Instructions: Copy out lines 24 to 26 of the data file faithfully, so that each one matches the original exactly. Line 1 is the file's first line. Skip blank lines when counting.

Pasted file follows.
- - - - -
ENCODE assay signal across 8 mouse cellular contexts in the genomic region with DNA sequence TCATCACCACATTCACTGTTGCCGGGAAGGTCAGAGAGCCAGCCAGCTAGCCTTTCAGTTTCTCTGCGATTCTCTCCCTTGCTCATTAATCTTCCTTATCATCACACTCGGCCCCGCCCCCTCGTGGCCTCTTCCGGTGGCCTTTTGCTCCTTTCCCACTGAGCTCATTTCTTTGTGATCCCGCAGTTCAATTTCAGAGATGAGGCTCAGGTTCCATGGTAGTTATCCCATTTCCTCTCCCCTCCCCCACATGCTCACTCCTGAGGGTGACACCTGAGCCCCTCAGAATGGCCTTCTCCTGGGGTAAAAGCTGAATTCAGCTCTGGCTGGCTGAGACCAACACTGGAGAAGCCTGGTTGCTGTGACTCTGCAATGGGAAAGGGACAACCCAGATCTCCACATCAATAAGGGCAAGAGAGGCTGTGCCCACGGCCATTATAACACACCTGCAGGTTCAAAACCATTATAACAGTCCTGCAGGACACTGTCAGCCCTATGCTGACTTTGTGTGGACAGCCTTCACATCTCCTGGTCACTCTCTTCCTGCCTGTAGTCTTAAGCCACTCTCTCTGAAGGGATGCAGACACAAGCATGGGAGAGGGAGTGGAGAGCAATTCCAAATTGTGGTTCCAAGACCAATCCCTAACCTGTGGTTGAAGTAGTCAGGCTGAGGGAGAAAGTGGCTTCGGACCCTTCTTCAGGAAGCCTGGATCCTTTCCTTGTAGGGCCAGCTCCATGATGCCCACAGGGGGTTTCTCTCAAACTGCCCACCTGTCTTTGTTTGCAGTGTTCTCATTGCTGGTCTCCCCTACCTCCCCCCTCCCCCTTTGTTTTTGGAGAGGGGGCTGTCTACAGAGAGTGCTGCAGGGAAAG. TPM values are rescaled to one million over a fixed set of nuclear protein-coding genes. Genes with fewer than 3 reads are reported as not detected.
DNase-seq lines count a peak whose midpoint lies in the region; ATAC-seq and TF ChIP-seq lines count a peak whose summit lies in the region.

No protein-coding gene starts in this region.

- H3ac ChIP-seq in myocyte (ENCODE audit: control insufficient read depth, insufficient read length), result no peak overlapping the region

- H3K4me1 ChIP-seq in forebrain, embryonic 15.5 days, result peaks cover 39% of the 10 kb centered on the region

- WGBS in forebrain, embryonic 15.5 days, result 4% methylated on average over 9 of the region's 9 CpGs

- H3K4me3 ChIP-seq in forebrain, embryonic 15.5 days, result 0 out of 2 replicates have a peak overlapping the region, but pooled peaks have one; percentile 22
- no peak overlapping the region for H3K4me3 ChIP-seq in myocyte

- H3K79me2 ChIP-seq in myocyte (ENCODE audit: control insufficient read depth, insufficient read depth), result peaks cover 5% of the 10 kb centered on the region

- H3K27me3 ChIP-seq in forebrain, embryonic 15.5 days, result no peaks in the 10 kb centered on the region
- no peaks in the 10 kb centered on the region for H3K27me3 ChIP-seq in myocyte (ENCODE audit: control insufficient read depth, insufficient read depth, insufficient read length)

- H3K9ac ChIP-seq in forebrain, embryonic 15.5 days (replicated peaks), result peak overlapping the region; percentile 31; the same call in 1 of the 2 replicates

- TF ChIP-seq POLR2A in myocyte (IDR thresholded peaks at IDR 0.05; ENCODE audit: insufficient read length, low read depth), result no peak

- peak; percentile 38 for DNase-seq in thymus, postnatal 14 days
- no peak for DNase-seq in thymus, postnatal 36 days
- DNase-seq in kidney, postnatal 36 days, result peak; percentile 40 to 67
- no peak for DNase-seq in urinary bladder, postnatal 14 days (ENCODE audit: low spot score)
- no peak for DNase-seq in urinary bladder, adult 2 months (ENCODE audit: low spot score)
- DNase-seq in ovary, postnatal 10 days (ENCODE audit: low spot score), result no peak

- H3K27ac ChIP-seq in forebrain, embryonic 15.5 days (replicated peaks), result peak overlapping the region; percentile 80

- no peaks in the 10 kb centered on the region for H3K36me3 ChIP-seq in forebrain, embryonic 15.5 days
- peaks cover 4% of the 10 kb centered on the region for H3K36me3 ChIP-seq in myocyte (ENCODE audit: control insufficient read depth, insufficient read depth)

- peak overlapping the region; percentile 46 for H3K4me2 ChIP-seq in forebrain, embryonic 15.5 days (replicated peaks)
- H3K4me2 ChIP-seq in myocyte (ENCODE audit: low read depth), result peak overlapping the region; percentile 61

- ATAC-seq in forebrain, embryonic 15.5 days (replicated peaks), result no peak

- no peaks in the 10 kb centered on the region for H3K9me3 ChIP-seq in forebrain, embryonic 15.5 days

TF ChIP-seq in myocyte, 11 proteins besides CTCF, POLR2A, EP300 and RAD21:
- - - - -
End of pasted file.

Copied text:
- H3K4me2 ChIP-seq in myocyte (ENCODE audit: low read depth), result peak overlapping the region; percentile 61

- ATAC-seq in forebrain, embryonic 15.5 days (replicated peaks), result no peak

- no peaks in the 10 kb centered on the region for H3K9me3 ChIP-seq in forebrain, embryonic 15.5 days